The graph extraction is based on a number of concepts illustrated in Figure 2, in which each rectangle represents a message. The extraction process is restricted to a so-called context period, i.e. a sub-sequence of messages including the message of interest, itself called targeted message and represented in red in Figure 2. Each participant posting at least one message during this period is modeled by a vertex in the produced conversational graph. A mobile window is slid over the whole period, one message at a time. At each step, the network is updated either by creating new links, or by updating the weights of existing ones. This sliding window has a fixed length expressed in number of messages, which is derived from ergonomic constraints relative to the online conversation platform studied in Section 5. It allows focusing on a smaller part of the context period. At a given time, the last message of the window (in blue in Figure 2) is called current message and its author current author. The weight update method assumes that the current message is aimed at the authors of the other messages present in the window, and therefore connects the current author to them (or strengthens their weights if the edge already exists). It also takes chronology into account by favoring the most recent authors in the window. Three different variants of the conversational network are extracted for one given targeted message: the Before network is based on the messages posted before the targeted message, the After network on those posted after, and the Full network on the whole context period. Figure 3 shows an example of such networks obtained for a message of the corpus described in Section 5.1.
Once the conversational networks have been extracted, they must be described through numeric values in order to feed the SVM classifier. This is done through a selection of standard topological measures allowing to describe a graph in a number of distinct ways, focusing on different scales and scopes. The scale denotes the nature of the characterized entity. In this work, the individual vertex and the whole graph are considered. When considering a single vertex, the measure focuses on the targeted author (i.e. the author of the targeted message). The scope can be either micro-, meso- or macroscopic: it corresponds to the amount of information considered by the measure. For instance, the graph density is microscopic, the modularity is mesoscopic, and the diameter is macroscopic. All these measures are computed for each graph, and allow describing the conversation surrounding the message of interest. The SVM is then trained using these values as features. In this work, we use exactly the same measures as in (Papegnies et al., 2019).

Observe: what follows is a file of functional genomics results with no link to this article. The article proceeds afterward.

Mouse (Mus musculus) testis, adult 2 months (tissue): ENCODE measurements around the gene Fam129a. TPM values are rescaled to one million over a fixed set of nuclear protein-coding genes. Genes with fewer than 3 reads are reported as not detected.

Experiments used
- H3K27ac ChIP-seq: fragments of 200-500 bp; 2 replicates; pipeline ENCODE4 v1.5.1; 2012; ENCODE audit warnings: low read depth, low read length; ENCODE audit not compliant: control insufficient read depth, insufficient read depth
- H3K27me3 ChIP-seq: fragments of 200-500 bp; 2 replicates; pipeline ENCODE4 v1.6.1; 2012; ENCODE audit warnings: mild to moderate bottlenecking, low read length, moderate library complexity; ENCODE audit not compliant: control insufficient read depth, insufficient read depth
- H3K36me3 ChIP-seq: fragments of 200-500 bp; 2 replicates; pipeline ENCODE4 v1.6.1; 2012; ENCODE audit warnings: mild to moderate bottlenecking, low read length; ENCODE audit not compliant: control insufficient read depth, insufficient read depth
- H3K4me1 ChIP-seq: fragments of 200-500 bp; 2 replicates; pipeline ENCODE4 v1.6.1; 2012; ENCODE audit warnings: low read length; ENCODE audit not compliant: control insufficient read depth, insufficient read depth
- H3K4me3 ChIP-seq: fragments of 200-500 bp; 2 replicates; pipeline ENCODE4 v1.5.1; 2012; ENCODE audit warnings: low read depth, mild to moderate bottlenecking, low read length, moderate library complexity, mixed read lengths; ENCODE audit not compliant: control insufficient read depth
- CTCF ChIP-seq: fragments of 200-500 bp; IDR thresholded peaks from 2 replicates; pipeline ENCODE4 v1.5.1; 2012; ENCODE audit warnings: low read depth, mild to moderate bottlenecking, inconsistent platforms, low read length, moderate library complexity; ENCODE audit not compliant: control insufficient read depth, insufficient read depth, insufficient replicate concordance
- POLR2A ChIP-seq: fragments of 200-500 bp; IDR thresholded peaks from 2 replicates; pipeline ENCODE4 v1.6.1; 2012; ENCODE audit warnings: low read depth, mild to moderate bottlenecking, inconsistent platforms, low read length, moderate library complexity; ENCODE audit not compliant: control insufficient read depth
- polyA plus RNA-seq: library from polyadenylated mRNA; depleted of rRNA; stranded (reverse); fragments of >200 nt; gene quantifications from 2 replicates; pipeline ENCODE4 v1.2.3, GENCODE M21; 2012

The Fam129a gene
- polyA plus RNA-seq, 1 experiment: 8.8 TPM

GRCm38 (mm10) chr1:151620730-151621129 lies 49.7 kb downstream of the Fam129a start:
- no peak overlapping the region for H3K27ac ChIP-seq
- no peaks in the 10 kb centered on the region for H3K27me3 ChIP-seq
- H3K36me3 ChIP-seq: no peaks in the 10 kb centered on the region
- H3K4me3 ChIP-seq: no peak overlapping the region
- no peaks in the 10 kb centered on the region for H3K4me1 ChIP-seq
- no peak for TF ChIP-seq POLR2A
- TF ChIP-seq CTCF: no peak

We now propose a new method seeking to take advantage of both previously described ones. It is based on the assumption that the content- and graph-based features convey different information. Therefore, they could be complementary, and their combination could improve the classification performance. We experiment with three different fusion strategies, which are represented in the right-hand part of Figure 1.
The first strategy follows the principle of Early Fusion. It consists in constituting a global feature set containing all content- and graph-based features from Sections 4.1 and 4.2, then training a SVM directly using these features. The rationale here is that the classifier has access to the whole raw data, and must determine which part is relevant to the problem at hand.
, in order to obtain two scores corresponding to the output probability of each message to be abusive given by the content- and graph-based methods, respectively. Second, we fetch these two scores to a third SVM, trained to determine if a message is abusive or not. This approach relies on the assumption that these scores contain all the information the final classifier needs, and not the noise present in the raw features.
Finally, the third fusion strategy can be considered as Hybrid Fusion, as it seeks to combine both previous proposed ones. We create a feature set containing the content- and graph-based features, like with Early Fusion, but also both scores used in Late Fusion. This whole set is used to train a new SVM. The idea is to check whether the scores do not convey certain useful information present in the raw features, in which case combining scores and features should lead to better results.
In this section, we first describe our dataset and the experimental protocol followed in our experiments (Section 5.1). We then present and discuss our results, in terms of classification performance (Sections 5.2
) and feature selection (Section5.3).
5.1 Experimental protocol
The dataset is the same as in our previous publications (Papegnies et al., 2017b, 2019). It is a proprietary database containing 4,029,343 messages in French, exchanged on the in-game chat of SpaceOrigin111https://play.spaceorigin.fr/, a Massively Multiplayer Online Role-Playing Game (MMORPG). Among them, 779 have been flagged as being abusive by at least one user in the game, and confirmed as such by a human moderator. They constitute what we call the Abuse class. Some inconsistencies in the database prevent us from retrieving the context of certain messages, which we remove from the set. After this cleaning, the Abuse class contains 655 messages. In order to keep a balanced dataset, we further extract the same number of messages at random from the ones that have not been flagged as abusive. This constitutes our Non-abuse class. Each message, whatever its class, is associated to its surrounding context (i.e. messages posted in the same thread).